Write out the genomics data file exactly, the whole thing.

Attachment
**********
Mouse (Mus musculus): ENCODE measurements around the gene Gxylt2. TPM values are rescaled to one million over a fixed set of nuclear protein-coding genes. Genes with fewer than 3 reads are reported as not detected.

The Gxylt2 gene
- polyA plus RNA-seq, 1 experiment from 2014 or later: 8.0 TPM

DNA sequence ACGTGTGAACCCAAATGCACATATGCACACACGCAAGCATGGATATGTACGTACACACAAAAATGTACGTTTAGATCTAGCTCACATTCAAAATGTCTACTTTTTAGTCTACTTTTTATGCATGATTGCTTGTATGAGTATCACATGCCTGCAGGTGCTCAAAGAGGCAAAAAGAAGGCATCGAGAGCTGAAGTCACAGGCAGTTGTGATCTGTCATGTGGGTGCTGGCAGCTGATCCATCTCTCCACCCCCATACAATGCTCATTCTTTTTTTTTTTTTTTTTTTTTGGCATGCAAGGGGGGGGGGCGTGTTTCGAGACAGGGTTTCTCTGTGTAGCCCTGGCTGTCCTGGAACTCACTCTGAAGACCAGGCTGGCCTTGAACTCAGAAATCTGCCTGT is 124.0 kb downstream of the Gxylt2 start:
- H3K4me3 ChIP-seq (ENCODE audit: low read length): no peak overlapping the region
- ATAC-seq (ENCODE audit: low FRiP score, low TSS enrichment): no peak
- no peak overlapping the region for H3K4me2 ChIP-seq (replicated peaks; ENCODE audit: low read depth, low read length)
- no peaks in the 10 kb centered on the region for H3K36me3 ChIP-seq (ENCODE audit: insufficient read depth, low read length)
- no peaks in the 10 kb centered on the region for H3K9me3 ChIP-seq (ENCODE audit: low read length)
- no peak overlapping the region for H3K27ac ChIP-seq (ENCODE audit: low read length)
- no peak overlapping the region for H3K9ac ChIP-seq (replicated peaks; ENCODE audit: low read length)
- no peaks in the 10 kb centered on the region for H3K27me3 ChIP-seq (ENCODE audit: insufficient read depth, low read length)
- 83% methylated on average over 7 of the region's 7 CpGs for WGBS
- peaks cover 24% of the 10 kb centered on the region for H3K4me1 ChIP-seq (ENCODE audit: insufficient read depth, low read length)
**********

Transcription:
Mouse (Mus musculus): ENCODE measurements around the gene Gxylt2. TPM values are rescaled to one million over a fixed set of nuclear protein-coding genes. Genes with fewer than 3 reads are reported as not detected.

The Gxylt2 gene
- polyA plus RNA-seq, 1 experiment from 2014 or later: 8.0 TPM

DNA sequence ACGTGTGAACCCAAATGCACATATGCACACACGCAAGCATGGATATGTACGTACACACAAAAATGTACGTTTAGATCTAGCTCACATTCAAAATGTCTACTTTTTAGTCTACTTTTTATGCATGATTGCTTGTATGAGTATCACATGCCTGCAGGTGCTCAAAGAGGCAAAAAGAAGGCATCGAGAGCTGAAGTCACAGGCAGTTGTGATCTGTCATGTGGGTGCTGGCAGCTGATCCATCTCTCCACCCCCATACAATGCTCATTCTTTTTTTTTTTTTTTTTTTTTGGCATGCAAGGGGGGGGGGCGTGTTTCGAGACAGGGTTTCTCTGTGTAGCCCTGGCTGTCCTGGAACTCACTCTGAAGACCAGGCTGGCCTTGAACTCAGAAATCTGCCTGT is 124.0 kb downstream of the Gxylt2 start:
- H3K4me3 ChIP-seq (ENCODE audit: low read length): no peak overlapping the region
- ATAC-seq (ENCODE audit: low FRiP score, low TSS enrichment): no peak
- no peak overlapping the region for H3K4me2 ChIP-seq (replicated peaks; ENCODE audit: low read depth, low read length)
- no peaks in the 10 kb centered on the region for H3K36me3 ChIP-seq (ENCODE audit: insufficient read depth, low read length)
- no peaks in the 10 kb centered on the region for H3K9me3 ChIP-seq (ENCODE audit: low read length)
- no peak overlapping the region for H3K27ac ChIP-seq (ENCODE audit: low read length)
- no peak overlapping the region for H3K9ac ChIP-seq (replicated peaks; ENCODE audit: low read length)
- no peaks in the 10 kb centered on the region for H3K27me3 ChIP-seq (ENCODE audit: insufficient read depth, low read length)
- 83% methylated on average over 7 of the region's 7 CpGs for WGBS
- peaks cover 24% of the 10 kb centered on the region for H3K4me1 ChIP-seq (ENCODE audit: insufficient read depth, low read length)